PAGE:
- An analysis of the applicant’s phone showed that he had been trafficking in methylamphetamine between 23 March 2017 and 10 May 2017. The messages stored on the phone indicated that he was a regular supplier, occasionally dealing in ounce amounts and receiving sums as large as $20,000. He boasted on one occasion of having made $20,000 on four ounces in less than 24 hours and on another occasion said that he was endeavouring to turn three ounces of substance into six. The messages showed him discussing: drug debts which were owed to him; his travelling around the state in order to buy and sell drugs; and his profits and price levels. The tick list revealed that 14 customers owed him, collectively, about $62,000. Two customers were shown as having owed $16,400 and $17,900 respectively. The supply counts on the indictment related to six specific occasions on which it could be shown that the applicant had supplied methylamphetamine in amounts ranging from a half ball (about 1.75 grams) to an ounce. It was not possible to establish what profit he had made, but it was accepted that there were no signs of wealth evident in his lifestyle, and he was not in possession of any large sums of money.
The applicant’s criminal history
- The applicant was 45 years old at the time of his offending. He had a long criminal history, dating back to 1990, which included a number of offences of possession of dangerous drugs. Most significantly, in 2007 he was sentenced in the Rockhampton Supreme Court to 18 months imprisonment, with a parole release date fixed after five months, on two counts of possessing dangerous drugs. On that occasion he had been found in possession of 6.9 grams of cannabis and of a quantity of methylamphetamine packaged as three eight-ball (3.5 grams) amounts, with a further half gram in another bag. It is not clear what the purity of the substances was, but he was sentenced on the basis that he had the drugs for a commercial purpose.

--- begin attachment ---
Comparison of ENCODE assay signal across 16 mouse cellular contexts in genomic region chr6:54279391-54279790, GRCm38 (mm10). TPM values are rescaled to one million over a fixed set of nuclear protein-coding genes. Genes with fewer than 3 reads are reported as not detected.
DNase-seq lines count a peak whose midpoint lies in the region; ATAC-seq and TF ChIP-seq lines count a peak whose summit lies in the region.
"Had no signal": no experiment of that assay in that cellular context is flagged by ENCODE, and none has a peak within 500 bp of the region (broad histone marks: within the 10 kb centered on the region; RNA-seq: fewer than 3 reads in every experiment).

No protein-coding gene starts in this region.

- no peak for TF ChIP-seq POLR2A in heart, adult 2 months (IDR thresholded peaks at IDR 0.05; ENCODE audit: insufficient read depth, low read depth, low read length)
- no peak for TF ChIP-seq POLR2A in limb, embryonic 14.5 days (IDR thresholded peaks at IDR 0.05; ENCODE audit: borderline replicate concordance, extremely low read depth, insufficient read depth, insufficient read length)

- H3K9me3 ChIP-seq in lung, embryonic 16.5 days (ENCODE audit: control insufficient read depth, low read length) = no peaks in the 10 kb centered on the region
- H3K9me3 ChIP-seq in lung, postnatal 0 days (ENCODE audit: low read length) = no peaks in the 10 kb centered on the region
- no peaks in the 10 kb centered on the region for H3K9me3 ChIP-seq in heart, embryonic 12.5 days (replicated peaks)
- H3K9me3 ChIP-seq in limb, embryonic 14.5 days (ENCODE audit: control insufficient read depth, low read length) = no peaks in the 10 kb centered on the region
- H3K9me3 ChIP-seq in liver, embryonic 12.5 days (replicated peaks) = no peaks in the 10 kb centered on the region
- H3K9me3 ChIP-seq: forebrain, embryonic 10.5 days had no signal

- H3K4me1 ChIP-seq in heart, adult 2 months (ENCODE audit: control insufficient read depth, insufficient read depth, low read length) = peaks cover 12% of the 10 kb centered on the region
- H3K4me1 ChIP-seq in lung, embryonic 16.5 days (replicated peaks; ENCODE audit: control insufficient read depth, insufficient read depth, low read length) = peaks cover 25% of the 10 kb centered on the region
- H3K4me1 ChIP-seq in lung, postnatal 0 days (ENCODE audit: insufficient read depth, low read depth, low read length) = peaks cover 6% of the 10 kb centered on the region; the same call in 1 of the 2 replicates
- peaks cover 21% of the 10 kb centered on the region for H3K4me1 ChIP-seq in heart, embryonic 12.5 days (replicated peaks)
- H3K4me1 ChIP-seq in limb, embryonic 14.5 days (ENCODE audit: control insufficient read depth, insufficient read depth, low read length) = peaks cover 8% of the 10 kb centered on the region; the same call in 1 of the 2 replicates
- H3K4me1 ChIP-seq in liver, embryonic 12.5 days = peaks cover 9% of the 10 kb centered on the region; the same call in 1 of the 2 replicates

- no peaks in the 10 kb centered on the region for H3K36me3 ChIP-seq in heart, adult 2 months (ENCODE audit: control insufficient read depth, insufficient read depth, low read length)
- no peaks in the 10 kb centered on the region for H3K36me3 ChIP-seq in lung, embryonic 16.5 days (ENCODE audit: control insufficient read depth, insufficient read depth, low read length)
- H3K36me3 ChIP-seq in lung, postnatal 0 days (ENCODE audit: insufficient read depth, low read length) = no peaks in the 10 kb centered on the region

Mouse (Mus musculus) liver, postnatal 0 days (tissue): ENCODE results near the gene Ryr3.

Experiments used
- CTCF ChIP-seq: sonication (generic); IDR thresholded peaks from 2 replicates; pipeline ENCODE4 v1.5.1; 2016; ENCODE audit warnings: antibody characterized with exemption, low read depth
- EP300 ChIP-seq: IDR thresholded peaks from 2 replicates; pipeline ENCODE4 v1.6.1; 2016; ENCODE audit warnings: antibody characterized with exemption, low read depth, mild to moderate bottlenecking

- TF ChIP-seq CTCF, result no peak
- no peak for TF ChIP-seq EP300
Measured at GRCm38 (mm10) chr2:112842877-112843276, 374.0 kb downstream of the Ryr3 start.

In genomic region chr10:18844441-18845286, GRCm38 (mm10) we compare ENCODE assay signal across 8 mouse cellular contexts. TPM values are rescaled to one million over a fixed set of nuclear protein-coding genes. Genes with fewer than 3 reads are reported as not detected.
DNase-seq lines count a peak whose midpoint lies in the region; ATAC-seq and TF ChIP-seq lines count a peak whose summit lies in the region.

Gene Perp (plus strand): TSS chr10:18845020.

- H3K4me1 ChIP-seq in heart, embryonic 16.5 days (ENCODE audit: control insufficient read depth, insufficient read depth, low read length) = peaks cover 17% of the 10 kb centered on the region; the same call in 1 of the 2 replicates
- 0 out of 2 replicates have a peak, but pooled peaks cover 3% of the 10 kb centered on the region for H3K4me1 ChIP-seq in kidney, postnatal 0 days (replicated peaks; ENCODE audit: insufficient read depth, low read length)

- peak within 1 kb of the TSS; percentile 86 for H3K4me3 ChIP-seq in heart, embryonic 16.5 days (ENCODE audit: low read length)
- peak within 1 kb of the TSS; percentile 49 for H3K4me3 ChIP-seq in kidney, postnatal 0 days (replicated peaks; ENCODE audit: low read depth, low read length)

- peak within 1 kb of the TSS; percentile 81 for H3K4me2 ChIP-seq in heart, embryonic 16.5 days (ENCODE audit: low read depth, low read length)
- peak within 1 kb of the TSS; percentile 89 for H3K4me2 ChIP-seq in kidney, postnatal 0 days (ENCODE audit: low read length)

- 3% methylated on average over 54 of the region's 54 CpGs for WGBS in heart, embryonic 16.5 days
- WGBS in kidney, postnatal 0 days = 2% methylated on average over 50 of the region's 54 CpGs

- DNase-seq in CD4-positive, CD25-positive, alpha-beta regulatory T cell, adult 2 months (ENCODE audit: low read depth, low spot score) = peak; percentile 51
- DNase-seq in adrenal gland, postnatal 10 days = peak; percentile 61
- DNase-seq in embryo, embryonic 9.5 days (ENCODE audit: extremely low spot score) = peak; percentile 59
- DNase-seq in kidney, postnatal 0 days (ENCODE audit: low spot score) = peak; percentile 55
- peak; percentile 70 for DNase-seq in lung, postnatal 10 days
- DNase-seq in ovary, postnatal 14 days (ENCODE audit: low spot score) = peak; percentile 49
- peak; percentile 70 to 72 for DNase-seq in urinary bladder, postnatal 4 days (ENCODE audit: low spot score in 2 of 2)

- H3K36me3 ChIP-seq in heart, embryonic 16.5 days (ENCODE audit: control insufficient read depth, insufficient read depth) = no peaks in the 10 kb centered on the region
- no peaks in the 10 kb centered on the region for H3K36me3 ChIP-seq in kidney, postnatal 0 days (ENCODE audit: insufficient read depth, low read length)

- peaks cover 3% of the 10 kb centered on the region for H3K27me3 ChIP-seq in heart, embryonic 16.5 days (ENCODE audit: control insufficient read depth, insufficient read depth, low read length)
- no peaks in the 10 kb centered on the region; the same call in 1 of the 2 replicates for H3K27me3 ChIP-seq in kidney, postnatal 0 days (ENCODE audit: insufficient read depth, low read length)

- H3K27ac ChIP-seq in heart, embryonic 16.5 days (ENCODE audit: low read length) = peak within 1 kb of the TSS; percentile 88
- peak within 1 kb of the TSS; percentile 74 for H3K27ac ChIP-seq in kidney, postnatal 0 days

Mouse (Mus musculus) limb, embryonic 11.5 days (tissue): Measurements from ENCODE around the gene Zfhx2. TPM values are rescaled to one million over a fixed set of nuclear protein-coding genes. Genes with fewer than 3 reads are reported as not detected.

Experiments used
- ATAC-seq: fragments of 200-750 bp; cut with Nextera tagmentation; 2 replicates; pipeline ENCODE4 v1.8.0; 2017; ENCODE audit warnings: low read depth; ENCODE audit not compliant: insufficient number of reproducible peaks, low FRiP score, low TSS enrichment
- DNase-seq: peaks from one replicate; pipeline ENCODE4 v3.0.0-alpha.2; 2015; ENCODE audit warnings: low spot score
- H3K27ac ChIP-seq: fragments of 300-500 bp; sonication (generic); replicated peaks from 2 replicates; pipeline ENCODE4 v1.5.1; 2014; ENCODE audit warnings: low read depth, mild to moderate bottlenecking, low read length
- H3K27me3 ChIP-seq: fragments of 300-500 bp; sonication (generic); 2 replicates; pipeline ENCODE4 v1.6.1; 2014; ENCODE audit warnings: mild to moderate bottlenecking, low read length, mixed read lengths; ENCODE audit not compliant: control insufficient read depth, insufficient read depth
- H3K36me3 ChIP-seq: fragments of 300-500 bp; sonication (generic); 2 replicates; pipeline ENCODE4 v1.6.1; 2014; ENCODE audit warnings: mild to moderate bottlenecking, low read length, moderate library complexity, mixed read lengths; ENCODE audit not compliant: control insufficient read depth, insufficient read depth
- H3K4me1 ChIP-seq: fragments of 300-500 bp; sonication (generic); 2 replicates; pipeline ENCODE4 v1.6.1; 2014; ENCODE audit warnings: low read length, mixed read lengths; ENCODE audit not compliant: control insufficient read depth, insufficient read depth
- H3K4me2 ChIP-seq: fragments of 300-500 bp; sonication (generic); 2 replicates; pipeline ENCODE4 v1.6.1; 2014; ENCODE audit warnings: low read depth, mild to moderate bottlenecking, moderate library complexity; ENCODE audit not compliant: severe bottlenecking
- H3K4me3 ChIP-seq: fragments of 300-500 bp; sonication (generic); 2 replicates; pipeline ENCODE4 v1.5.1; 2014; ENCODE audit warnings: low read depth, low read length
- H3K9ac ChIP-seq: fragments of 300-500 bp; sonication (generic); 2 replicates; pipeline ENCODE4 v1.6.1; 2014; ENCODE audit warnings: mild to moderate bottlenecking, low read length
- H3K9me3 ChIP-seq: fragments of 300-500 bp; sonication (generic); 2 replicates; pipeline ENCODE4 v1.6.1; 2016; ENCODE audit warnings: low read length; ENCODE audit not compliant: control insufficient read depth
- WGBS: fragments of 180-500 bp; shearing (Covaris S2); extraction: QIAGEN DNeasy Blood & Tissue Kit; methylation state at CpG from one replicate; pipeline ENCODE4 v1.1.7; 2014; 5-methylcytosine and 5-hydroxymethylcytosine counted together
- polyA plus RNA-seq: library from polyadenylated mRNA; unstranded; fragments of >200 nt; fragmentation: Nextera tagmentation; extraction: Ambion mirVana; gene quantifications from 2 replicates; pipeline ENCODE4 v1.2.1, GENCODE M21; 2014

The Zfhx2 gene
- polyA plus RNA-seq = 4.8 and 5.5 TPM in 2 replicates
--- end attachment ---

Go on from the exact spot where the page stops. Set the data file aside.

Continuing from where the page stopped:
- In 2011, the applicant was again before the Rockhampton Supreme Court on counts of possessing dangerous drugs. This involved two sets of offending. On the first occasion, police found 80 grams of substance, which proved to be 33 grams pure methylamphetamine, at his house, together with $12,000 in cash, and a mobile phone containing drug-related messages. While he was on bail in relation to those charges, he was intercepted in a vehicle and found with 17.29 grams of pure methylamphetamine and $3,750 in cash. He was sentenced to five years’ imprisonment, with a parole eligibility date set after approximately 18 months; the sentencing judge having reduced the sentence to allow for about six months which was not declarable.
Submissions at sentence
- The applicant’s counsel at sentence submitted that he had been addicted to methylamphetamine since his 20s. A psychologist’s report tendered on his behalf offered a diagnosis of methamphetamine dependency, depressive disorder and post-traumatic stress disorder (as a provisional diagnosis). The last was said to have resulted from a 2016 incident in which the applicant attempted, unsuccessfully, to rescue the occupant of a burning vehicle. The applicant’s counsel submitted that the applicant had made some attempt to cure himself of his addiction, but a combination of a relationship with a drug user and the experience of seeing the incident involving the burning vehicle had led him to recommence using and selling drugs. The psychologist’s report made the fairly obvious point that whether the applicant reoffended would depend on whether he was able to avoid relapse into use of the substance.